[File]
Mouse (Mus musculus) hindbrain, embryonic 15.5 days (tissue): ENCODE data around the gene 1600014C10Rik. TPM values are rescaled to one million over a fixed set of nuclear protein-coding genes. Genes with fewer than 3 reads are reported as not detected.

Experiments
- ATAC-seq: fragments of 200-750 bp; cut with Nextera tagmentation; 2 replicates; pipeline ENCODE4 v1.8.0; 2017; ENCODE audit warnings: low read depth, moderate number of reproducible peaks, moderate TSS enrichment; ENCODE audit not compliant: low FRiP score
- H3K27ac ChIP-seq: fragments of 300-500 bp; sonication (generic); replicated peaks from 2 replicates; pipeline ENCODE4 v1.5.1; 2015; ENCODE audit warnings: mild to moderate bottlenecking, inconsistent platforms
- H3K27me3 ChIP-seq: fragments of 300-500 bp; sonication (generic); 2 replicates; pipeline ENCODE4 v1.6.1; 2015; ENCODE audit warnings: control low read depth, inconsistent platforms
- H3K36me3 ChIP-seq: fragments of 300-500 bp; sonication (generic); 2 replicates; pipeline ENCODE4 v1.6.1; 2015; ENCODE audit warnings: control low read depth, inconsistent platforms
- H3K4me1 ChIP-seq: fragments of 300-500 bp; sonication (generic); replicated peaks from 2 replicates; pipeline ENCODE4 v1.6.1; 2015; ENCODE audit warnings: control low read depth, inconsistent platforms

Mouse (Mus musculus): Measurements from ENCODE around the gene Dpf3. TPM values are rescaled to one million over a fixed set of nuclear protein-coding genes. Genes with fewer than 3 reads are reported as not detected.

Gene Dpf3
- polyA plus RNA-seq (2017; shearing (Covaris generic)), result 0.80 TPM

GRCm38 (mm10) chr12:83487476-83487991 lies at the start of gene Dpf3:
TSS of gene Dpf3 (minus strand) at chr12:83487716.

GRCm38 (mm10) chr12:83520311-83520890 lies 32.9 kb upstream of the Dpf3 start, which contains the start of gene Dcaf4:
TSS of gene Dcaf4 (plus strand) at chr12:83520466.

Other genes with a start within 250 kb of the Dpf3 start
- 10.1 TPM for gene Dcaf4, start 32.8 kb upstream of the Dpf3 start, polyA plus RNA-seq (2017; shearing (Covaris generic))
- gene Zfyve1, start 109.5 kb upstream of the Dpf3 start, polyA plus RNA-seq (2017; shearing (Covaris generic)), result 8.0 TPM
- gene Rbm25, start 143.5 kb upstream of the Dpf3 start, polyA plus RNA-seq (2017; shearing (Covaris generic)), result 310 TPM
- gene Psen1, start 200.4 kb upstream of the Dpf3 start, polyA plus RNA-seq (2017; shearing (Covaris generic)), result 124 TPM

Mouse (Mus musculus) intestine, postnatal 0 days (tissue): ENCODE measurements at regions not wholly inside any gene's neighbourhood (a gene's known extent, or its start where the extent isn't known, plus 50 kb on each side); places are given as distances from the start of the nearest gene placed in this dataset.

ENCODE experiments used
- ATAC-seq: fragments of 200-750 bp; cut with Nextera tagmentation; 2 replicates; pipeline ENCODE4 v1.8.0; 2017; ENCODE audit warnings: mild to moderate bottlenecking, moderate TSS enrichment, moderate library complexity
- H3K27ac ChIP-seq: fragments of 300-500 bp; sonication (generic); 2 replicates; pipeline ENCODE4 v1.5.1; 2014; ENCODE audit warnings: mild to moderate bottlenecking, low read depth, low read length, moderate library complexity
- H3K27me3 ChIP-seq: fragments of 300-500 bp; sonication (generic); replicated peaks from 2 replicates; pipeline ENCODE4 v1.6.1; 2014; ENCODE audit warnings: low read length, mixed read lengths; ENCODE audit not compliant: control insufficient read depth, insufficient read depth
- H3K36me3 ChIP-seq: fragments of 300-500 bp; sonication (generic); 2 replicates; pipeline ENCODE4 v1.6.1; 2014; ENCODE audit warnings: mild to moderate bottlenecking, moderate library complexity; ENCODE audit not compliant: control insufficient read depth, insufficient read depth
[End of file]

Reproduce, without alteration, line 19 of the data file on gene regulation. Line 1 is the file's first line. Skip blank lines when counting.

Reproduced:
- gene Psen1, start 200.4 kb upstream of the Dpf3 start, polyA plus RNA-seq (2017; shearing (Covaris generic)), result 124 TPM